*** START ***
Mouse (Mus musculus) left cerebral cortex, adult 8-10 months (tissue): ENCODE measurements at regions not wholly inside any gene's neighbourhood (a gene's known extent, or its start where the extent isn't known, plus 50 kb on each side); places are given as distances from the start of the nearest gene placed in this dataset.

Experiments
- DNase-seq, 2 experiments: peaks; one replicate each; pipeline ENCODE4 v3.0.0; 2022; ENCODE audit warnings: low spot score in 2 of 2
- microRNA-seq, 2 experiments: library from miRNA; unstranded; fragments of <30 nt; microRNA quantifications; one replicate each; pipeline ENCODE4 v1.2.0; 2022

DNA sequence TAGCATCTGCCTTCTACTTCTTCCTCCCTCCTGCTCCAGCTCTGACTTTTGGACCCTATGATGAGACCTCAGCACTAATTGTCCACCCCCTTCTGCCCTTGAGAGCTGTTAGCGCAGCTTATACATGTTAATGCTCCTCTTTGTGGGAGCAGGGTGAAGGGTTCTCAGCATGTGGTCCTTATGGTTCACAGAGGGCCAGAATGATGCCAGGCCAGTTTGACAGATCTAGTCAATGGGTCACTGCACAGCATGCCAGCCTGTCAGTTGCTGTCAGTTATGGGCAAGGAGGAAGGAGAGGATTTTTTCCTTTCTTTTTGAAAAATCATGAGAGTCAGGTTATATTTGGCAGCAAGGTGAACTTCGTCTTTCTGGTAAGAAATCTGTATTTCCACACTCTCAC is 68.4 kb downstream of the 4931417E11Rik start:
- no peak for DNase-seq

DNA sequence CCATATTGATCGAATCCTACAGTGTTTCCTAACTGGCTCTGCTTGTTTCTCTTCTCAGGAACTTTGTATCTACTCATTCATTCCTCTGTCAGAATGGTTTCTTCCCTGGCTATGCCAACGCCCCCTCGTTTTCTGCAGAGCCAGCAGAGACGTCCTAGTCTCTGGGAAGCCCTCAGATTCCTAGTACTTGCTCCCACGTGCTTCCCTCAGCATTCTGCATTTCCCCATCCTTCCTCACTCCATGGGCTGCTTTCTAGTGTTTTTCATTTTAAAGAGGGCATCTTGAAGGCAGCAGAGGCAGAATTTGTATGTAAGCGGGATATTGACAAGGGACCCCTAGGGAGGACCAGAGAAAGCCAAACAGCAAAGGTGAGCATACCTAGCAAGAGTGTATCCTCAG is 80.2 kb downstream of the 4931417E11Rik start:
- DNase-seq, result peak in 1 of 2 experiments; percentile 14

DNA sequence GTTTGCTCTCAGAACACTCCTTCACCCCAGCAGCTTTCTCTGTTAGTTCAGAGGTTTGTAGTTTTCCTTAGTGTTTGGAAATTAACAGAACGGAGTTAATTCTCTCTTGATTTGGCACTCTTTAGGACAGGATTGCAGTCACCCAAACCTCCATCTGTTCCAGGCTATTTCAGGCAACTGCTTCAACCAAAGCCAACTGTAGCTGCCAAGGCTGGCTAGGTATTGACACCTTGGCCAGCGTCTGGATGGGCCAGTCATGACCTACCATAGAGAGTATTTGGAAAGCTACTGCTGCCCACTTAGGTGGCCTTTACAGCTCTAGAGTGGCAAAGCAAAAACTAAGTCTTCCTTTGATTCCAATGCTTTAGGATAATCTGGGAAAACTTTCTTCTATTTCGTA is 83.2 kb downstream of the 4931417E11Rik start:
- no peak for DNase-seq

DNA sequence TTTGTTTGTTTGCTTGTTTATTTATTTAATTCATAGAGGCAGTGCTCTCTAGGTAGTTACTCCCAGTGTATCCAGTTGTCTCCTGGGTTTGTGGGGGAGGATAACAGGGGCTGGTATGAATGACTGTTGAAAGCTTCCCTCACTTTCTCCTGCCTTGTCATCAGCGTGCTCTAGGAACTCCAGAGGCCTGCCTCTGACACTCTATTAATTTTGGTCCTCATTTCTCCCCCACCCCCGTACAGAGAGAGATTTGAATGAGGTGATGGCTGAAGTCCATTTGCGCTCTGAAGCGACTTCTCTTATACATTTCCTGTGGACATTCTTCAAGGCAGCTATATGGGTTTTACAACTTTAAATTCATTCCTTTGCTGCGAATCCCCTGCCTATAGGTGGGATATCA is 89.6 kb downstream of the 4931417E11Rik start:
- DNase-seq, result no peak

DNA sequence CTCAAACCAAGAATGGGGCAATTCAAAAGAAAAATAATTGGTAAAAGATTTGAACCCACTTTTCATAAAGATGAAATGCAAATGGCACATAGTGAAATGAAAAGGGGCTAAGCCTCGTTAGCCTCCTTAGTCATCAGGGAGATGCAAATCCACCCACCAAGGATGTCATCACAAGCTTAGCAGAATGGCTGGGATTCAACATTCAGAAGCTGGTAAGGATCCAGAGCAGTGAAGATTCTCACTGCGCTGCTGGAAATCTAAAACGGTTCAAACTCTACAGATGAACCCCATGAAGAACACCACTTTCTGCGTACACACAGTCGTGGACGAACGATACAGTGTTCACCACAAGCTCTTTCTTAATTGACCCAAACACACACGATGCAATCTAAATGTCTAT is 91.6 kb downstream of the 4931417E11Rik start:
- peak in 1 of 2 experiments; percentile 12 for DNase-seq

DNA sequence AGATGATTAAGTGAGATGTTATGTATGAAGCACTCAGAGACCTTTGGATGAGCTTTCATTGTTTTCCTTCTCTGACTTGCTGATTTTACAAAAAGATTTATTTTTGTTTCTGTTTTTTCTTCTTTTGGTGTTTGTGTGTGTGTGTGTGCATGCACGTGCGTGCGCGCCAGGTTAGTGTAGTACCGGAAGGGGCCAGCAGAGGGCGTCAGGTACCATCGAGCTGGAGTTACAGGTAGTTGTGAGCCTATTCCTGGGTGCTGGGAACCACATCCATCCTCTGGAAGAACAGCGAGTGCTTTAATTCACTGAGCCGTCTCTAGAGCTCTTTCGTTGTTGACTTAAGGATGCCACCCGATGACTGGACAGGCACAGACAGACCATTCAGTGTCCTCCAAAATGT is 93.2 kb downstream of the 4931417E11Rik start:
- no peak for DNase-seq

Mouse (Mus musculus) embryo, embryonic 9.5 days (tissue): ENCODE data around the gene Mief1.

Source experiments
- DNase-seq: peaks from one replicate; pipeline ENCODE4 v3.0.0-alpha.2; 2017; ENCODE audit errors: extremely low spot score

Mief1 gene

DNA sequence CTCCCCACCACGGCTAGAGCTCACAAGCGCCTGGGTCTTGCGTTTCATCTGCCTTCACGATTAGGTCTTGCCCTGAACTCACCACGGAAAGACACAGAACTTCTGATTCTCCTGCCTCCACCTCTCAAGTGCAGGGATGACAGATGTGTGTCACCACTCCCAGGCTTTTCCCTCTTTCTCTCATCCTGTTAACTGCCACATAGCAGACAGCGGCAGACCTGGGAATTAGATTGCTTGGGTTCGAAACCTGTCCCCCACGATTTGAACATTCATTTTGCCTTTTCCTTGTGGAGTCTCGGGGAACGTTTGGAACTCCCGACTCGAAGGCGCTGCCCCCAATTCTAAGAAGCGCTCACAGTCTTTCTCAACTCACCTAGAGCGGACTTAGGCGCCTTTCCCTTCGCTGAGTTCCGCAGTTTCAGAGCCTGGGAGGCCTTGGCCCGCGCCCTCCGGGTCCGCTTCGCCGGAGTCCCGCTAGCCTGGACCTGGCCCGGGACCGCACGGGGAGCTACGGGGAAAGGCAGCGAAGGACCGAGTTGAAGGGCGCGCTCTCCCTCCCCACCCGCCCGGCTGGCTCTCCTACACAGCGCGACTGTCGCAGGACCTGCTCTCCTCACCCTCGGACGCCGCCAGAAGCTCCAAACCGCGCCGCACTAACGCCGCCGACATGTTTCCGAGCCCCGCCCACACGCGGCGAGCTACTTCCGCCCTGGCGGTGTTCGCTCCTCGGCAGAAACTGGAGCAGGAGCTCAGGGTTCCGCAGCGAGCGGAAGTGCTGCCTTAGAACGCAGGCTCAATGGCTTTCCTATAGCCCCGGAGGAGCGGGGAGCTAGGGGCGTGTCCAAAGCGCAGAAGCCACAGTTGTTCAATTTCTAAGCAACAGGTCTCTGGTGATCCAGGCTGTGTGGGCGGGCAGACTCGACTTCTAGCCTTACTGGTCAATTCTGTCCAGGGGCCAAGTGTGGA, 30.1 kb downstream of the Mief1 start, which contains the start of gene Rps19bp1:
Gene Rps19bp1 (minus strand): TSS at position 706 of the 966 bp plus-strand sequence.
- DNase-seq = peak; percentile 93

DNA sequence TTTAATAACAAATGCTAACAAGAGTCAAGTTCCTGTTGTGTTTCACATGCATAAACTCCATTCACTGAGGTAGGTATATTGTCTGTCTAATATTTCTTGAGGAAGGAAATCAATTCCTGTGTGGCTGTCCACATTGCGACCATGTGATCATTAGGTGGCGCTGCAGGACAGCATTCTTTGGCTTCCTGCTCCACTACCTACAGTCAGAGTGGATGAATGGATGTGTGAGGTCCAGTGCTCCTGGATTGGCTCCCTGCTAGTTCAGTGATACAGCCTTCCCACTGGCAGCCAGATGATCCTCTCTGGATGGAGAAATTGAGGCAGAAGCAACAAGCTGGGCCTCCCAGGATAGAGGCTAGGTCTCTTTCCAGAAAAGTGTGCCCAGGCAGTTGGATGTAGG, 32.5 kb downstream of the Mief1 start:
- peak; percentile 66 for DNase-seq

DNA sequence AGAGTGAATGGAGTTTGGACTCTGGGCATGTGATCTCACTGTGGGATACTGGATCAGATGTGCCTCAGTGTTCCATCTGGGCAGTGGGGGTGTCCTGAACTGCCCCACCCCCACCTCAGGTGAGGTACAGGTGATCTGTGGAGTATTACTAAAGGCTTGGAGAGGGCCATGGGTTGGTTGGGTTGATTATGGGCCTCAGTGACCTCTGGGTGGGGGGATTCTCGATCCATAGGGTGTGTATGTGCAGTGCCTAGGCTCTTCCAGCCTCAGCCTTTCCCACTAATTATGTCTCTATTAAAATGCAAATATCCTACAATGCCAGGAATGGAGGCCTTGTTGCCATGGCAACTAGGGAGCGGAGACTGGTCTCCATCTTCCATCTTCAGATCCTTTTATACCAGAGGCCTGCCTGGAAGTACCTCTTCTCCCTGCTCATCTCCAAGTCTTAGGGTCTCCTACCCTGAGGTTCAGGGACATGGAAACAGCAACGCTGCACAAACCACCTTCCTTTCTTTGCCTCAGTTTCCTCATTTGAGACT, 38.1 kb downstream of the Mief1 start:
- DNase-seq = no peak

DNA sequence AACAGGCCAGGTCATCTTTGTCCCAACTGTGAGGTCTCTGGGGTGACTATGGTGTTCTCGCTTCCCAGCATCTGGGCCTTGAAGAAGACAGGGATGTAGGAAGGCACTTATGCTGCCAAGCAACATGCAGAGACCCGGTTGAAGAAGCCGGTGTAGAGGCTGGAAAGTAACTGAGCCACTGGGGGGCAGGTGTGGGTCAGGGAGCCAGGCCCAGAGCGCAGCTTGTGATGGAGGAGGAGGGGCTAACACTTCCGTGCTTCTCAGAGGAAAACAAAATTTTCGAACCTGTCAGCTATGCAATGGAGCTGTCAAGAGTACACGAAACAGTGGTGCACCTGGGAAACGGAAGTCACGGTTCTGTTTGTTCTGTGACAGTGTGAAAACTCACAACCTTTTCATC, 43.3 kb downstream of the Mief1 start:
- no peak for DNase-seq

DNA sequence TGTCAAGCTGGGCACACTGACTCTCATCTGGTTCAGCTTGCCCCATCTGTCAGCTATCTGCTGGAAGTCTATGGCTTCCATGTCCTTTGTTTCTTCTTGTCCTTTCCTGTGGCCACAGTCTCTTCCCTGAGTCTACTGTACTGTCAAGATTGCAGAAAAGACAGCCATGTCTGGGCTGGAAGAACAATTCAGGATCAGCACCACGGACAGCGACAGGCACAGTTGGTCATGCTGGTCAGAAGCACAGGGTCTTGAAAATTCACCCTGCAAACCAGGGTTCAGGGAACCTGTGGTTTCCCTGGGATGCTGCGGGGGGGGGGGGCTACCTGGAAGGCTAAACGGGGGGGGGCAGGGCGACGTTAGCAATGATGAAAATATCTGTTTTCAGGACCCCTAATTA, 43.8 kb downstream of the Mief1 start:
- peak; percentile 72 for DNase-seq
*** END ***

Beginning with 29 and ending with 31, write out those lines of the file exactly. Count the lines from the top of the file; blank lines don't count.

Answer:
- no peak for DNase-seq

DNA sequence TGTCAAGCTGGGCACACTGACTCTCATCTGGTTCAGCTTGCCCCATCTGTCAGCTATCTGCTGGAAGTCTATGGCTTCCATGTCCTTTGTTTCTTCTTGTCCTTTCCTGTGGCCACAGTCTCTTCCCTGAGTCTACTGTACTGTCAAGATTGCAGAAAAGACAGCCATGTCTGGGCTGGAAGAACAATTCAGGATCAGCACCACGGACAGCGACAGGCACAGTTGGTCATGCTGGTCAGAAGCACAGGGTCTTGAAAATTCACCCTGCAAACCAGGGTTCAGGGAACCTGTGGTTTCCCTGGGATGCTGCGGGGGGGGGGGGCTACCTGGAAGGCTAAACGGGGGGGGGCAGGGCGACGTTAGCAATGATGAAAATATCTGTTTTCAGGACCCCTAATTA, 43.8 kb downstream of the Mief1 start:
- peak; percentile 72 for DNase-seq